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A Different Trajectory for Brisbane's Future

This content is from a post written by former Gabba Ward Councillor Jonathan Sriranganathan on 18th February, 2019.


I originally wrote this article for the Courier Mail's 'Future Brisbane' series in September, 2017, but since they put it behind a paywall, I thought I'd repost it here so everyone can read it.

BRISBANE residents have lost control over how our neighbourhoods evolve and develop. Planning decisions about where to increase density are driven primarily by corporate profit and short-term vote-chasing, rather than long-term social needs and sustainable planning principles.

On current trajectories, future Brisbane may well be a divided city. The wealthy will enjoy medium-density, mixed-use neighbourhoods in close proximity to public transport, job opportunities and good schools, while the poor are banished to sprawling outer-suburban fringes.

Thousands of middle-class residents will be crowded into poorly-designed highrises with very low ratios of green space per person, working 60-hour weeks just to cover the mortgage.

Rising sea levels and heavier rains will flood low-lying neighbourhoods more often, and skyrocketing inner-city land values will mean governments never have enough money to acquire land for new parks, drainage infrastructure and community facilities.

The word “affordability” has been largely absent from Future Brisbane conversations. But neglecting to discuss the issue doesn’t change the fact that right now, tens of thousands of Brisbanites are homeless. Public housing waiting lists are so long that residents are advised not to bother applying unless they qualify as “very high needs”.

Suburbs like West End and New Farm, which once derived their special character in part from the fact that rich and poor residents lived in close proximity, are becoming glossy brochure parodies of their former selves.

Increasing the supply of apartments hasn’t substantially improved affordability for first-homebuyers, because wealthy investors consistently outbid them.

In suburbs like South Brisbane, we’re now seeing some investors choose to leave apartments empty rather than rent them out cheaply. Others are becoming hotel managers via websites like AirBnB, prioritising short-term visitors over longer-term local tenants.

In short, the private market is failing to deliver genuinely affordable housing.

But there are practical alternatives. Many European cities have strengthened renters’ rights and invested heavily in public housing to preserve the vibrant inner-city creative neighbourhoods that attract tourists and improve urban amenity.

Brisbane City Council and the Queensland Government can and should work together to fund and construct high-quality medium-density public housing in close proximity to public transport and job opportunities. And I don’t just mean 140 dwellings per year like the State Government is currently proposing for Brisbane. I mean thousands of dwellings.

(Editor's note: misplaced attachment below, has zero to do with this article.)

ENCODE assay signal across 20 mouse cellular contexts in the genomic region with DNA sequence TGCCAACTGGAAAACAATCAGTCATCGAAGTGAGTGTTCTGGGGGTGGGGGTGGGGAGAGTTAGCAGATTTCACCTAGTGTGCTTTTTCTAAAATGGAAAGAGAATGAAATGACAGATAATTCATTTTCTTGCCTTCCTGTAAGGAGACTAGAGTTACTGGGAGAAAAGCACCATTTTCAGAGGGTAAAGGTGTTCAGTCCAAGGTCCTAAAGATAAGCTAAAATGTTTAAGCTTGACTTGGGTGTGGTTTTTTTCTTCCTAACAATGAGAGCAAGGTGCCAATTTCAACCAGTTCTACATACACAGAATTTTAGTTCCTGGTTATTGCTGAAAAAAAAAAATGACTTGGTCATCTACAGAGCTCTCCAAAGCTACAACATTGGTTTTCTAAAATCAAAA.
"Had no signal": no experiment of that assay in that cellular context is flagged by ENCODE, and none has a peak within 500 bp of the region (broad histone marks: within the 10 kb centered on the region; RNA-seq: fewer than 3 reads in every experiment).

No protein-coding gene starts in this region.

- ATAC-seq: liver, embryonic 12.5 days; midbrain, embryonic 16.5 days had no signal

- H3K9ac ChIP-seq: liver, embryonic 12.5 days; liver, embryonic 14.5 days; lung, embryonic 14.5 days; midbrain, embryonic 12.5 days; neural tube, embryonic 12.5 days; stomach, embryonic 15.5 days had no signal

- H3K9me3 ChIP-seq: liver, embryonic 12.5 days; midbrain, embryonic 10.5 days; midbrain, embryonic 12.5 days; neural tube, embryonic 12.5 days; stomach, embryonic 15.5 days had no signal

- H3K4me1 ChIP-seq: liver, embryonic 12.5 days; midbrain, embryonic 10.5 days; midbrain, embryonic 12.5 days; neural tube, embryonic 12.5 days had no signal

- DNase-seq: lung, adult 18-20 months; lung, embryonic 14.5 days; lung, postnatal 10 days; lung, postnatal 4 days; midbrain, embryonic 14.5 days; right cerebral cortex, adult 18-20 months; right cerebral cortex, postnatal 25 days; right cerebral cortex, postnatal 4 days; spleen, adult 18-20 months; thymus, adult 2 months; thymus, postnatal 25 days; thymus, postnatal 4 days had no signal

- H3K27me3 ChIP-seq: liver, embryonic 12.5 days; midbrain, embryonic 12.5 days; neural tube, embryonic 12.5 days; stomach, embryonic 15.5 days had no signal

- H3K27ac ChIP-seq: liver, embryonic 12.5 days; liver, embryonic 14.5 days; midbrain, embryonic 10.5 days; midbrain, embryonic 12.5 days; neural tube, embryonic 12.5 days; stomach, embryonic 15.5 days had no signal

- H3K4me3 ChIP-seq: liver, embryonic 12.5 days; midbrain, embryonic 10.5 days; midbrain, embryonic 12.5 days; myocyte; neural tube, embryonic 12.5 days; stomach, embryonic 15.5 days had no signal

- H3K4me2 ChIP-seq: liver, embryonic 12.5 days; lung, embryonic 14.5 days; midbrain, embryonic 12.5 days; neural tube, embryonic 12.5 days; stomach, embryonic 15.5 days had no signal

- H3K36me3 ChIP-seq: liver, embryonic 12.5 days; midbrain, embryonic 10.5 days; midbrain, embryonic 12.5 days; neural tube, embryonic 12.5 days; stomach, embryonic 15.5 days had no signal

Vulnerable residents can be dispersed throughout the city rather than concentrated together, improving social mobility and strengthening relationships between different demographics and sub-cultures. Government-led housing projects can include sustainable design features like greywater recycling and onsite composting that would rarely be delivered by the private sector. Yes, it will be expensive. But it’s still cheaper than leaving people homeless.

Realistically, a drastic increase in the construction of public housing is the only way we’ll be able to address the housing affordability crisis without significantly lowering property values of existing owner-occupiers.

But the journey towards a fairer, more sustainable city need not stop there. With more investment into pollution control and revegetation, many of the creeks feeding into the Brisbane River can be restored so that once again they are clean enough to swim in (a few nets to keep out bullsharks wouldn’t go astray).

A new Aboriginal cultural centre in Musgrave Park would show genuine respect for the rightful owners of this city.

Inner-city golf courses can be repurposed as fruit orchards, sports fields, nature reserves, and even tiny house eco-villages.

Roads will be narrowed, with general traffic lanes reclaimed for bus lanes, separated bike lanes and broader tree-lined footpaths.

Repair cafes, tool libraries and community composting programs will help us shift towards a less wasteful, less consumerist culture.

Sewerage will become a resource – a source of both bioenergy and fertiliser.

Suburbia’s sprawling backyards will be filled with either granny flats or veggie patches, and community gardens will proliferate in under-used parklands and road verges.

Street artists will replace grey concrete with vivid murals that inspire and engage both locals and visitors.

And of course, we will abandon cringeworthy tags like ‘Brisvegas’ and ‘new world city’ in favour of a civic identity that respects and learns from its history, and embraces progress without becoming a soulless, gaudy, cookie-cutter copy of every other big new city around the world.

But perhaps most importantly, a future Brisbane can and should give ordinary residents more input and control over urban planning.

To meet tomorrow’s challenges, everyone will need to be given a say, not just at election time, but through ongoing participatory democratic processes which ensure that the big decisions that shape our city benefit all of us, and not just a privileged minority.